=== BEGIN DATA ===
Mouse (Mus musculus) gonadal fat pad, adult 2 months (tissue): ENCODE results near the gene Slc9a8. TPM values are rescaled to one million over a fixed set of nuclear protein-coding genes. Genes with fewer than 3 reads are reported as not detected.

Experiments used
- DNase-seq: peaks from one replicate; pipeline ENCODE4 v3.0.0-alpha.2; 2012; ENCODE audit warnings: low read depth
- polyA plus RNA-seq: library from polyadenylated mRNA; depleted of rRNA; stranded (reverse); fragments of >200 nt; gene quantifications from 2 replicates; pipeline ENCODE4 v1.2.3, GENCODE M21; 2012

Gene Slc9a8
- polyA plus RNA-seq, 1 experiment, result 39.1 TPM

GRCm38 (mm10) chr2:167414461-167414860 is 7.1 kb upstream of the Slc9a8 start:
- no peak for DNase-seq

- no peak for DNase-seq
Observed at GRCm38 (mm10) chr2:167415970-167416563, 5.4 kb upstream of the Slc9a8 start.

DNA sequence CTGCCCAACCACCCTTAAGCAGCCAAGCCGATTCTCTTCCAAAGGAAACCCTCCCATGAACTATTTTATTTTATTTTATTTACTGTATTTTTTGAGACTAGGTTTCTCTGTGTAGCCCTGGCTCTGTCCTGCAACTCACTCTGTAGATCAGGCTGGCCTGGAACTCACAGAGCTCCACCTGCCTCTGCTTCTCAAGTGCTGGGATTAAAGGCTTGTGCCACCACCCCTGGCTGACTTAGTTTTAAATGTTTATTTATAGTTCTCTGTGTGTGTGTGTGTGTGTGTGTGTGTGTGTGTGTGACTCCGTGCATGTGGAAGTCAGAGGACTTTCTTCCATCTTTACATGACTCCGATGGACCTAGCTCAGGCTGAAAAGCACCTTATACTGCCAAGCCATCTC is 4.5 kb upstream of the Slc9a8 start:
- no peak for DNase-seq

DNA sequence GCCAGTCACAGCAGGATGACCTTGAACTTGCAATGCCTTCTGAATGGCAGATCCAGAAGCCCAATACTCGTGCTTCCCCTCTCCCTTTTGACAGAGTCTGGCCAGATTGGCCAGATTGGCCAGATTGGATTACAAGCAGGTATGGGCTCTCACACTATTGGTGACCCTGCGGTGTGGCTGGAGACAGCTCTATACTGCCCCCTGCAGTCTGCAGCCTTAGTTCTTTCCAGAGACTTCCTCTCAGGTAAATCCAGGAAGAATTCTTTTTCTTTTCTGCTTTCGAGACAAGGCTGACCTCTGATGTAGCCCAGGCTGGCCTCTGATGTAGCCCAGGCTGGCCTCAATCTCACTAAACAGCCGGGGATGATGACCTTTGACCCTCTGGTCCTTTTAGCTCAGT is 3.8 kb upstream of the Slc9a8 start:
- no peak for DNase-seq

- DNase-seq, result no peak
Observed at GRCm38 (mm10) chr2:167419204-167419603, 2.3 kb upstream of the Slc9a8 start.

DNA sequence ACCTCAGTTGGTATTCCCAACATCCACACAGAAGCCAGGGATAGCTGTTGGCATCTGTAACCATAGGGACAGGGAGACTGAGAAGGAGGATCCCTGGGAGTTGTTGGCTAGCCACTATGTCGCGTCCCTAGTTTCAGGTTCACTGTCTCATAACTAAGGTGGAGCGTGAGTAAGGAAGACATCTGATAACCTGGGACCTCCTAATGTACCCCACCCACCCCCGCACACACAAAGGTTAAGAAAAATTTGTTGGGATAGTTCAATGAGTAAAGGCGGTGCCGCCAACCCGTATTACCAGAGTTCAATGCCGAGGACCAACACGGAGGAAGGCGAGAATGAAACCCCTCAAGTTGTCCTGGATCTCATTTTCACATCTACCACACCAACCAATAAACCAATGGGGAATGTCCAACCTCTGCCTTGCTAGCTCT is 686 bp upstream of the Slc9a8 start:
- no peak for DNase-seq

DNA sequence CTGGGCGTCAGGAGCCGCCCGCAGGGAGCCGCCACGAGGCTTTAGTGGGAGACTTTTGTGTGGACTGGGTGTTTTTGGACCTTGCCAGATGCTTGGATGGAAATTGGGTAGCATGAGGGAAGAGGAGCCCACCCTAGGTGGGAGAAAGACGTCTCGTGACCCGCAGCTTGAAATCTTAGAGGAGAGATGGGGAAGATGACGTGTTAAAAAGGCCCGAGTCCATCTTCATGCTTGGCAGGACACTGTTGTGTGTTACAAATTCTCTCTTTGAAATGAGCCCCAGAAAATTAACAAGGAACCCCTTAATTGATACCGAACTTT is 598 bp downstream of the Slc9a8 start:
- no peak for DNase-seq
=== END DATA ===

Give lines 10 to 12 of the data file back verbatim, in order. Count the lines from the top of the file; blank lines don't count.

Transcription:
Observed at GRCm38 (mm10) chr2:167415970-167416563, 5.4 kb upstream of the Slc9a8 start.

DNA sequence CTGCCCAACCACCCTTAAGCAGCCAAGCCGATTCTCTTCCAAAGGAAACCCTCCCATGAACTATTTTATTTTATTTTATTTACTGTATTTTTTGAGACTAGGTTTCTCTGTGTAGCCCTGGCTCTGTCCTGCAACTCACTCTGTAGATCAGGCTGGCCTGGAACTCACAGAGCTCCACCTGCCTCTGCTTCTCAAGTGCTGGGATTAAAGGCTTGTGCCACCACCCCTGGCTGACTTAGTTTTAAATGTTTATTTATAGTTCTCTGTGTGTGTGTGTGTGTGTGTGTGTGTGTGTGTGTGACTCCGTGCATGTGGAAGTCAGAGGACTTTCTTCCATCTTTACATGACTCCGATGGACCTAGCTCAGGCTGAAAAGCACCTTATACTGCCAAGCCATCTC is 4.5 kb upstream of the Slc9a8 start:
- no peak for DNase-seq